The General Plan also states annexation peninsulas should not be created or extended, Pate said. Because the area to be annexed was already about 80 percent surrounded by the city, from the county’s view it would be a peninsula, he said, as commissioner James Graves "astutely" said at the commission hearing.

The recommendations of the task force have not been abandoned, but simply fell victim to the pursuit of tax increment financing, said Tim Conklin, director of planning and engineering development.

Tax increment financing redirects property tax to fund projects in a redevelopment district, and is one source of potential funding for the $25 million Mountain Inn replacement project. Relatively new to Arkansas, legal issues surrounding the financing tool have captured most of the council and key city staffers attention over the past months.

Conklin said that because the general plan is due to be updated this year, it would be best to tackle the annexation issue at that time. The general plan is a comprehensive planning tool, including land use and annexation, he said.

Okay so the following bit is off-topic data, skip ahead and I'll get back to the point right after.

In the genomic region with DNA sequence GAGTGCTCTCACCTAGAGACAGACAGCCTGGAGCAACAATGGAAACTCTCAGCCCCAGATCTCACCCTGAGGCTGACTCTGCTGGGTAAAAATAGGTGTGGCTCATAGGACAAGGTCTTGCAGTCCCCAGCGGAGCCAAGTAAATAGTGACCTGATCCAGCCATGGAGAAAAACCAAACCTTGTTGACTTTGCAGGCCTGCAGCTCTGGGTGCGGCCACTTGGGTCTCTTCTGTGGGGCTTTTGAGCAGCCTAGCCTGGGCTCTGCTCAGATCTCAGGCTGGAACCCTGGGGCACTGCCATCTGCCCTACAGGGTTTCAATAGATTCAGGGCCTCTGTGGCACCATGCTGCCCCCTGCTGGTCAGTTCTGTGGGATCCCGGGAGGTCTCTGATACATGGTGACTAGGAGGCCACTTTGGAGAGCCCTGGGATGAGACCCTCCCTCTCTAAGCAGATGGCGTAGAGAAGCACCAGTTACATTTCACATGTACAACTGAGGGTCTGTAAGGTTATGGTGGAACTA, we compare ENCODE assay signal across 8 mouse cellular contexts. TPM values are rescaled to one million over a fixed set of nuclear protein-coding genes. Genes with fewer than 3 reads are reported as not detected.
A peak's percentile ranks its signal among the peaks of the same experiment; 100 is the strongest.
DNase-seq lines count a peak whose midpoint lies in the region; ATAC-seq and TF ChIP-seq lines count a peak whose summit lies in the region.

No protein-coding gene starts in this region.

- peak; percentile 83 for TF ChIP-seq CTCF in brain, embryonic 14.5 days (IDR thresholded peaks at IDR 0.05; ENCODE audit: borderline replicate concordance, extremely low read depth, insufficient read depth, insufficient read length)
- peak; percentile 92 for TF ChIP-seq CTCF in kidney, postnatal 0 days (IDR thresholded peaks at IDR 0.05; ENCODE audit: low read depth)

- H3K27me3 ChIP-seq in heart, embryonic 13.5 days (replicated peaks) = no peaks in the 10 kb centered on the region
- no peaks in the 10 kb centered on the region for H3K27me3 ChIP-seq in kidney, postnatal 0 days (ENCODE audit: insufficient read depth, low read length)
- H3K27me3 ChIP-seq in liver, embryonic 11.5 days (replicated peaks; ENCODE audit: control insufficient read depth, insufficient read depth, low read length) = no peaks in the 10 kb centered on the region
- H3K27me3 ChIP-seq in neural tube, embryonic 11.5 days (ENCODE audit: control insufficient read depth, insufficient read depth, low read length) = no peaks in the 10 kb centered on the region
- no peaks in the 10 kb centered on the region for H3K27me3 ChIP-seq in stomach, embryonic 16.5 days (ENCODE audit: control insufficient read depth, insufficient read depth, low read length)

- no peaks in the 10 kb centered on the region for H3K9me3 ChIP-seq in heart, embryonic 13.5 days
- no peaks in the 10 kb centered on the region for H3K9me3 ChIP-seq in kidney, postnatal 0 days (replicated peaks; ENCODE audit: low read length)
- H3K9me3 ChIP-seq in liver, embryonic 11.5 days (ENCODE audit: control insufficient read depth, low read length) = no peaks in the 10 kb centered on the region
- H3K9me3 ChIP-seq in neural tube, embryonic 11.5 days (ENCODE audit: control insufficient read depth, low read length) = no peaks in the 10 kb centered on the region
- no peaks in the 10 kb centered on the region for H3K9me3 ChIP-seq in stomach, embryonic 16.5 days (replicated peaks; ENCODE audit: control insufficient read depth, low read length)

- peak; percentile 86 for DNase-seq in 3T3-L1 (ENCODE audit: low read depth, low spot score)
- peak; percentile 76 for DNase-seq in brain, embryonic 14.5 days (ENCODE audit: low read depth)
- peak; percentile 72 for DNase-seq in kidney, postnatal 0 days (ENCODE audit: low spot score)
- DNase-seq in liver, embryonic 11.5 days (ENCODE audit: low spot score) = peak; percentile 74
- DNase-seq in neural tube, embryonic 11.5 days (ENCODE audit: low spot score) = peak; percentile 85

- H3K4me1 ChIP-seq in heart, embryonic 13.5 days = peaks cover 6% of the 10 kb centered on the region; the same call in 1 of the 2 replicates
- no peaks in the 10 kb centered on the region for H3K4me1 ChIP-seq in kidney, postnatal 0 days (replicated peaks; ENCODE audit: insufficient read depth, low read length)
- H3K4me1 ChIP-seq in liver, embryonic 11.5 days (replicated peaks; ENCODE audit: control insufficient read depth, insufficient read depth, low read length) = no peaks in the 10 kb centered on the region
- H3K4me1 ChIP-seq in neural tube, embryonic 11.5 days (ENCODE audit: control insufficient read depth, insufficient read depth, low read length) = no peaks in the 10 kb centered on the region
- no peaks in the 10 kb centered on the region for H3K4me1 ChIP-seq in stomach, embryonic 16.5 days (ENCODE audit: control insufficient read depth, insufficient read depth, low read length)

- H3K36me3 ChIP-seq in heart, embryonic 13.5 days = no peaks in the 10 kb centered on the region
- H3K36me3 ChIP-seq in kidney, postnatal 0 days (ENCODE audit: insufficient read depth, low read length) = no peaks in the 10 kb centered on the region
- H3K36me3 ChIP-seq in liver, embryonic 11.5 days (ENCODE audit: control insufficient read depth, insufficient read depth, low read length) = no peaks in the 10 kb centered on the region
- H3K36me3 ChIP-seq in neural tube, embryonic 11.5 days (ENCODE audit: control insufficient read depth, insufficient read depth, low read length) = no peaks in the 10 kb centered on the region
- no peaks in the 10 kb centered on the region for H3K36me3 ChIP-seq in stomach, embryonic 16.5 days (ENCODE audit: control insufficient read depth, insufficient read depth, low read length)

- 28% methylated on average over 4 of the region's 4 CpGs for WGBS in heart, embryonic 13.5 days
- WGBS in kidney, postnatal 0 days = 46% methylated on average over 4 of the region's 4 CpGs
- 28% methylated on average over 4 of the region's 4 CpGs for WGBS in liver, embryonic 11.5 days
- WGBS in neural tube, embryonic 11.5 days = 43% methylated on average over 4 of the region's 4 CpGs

The update will be done through a public process, Conklin said, so it would be the ideal time to address the annexation policy. It is impossible to determine where Fayetteville should grow, without discussing the type of land uses that should be in the various parts of the city, he said.

As the Fayetteville Metropolitan Statistical Area continues to grow, Conklin said, the reality is that the urban fabric is spreading. The advances in septic systems is also allowing for the development of higher density subdivisions in the county, he said.

Property is being developed with urban density, whether it is in the city or not, Conklin said. The question is will the metro area be interspersed with pieces of unincorporated land, or will it be developed to city standards, he said. "We’re not isolated," Con-